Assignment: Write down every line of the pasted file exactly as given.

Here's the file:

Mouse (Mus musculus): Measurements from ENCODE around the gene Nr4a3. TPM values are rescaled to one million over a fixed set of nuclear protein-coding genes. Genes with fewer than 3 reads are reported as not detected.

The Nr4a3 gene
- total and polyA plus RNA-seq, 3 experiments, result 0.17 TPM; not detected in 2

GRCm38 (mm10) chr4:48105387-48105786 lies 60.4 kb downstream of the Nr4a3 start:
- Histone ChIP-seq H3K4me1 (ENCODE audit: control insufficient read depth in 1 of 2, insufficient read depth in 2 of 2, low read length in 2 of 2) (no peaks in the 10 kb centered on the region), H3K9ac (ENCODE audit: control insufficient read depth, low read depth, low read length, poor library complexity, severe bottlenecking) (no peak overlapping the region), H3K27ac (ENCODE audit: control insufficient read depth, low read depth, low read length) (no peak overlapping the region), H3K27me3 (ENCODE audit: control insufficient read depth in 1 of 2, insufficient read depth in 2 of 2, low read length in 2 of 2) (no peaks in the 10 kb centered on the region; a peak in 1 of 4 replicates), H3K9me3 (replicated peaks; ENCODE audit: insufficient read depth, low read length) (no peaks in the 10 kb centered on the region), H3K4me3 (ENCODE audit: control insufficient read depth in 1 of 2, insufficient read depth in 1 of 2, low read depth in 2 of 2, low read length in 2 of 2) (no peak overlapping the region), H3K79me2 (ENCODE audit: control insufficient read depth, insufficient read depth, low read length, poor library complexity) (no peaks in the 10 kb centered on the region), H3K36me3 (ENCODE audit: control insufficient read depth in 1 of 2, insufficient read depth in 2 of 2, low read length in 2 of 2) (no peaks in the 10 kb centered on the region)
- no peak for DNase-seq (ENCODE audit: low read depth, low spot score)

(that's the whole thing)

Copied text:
Mouse (Mus musculus): Measurements from ENCODE around the gene Nr4a3. TPM values are rescaled to one million over a fixed set of nuclear protein-coding genes. Genes with fewer than 3 reads are reported as not detected.

The Nr4a3 gene
- total and polyA plus RNA-seq, 3 experiments, result 0.17 TPM; not detected in 2

GRCm38 (mm10) chr4:48105387-48105786 lies 60.4 kb downstream of the Nr4a3 start:
- Histone ChIP-seq H3K4me1 (ENCODE audit: control insufficient read depth in 1 of 2, insufficient read depth in 2 of 2, low read length in 2 of 2) (no peaks in the 10 kb centered on the region), H3K9ac (ENCODE audit: control insufficient read depth, low read depth, low read length, poor library complexity, severe bottlenecking) (no peak overlapping the region), H3K27ac (ENCODE audit: control insufficient read depth, low read depth, low read length) (no peak overlapping the region), H3K27me3 (ENCODE audit: control insufficient read depth in 1 of 2, insufficient read depth in 2 of 2, low read length in 2 of 2) (no peaks in the 10 kb centered on the region; a peak in 1 of 4 replicates), H3K9me3 (replicated peaks; ENCODE audit: insufficient read depth, low read length) (no peaks in the 10 kb centered on the region), H3K4me3 (ENCODE audit: control insufficient read depth in 1 of 2, insufficient read depth in 1 of 2, low read depth in 2 of 2, low read length in 2 of 2) (no peak overlapping the region), H3K79me2 (ENCODE audit: control insufficient read depth, insufficient read depth, low read length, poor library complexity) (no peaks in the 10 kb centered on the region), H3K36me3 (ENCODE audit: control insufficient read depth in 1 of 2, insufficient read depth in 2 of 2, low read length in 2 of 2) (no peaks in the 10 kb centered on the region)
- no peak for DNase-seq (ENCODE audit: low read depth, low spot score)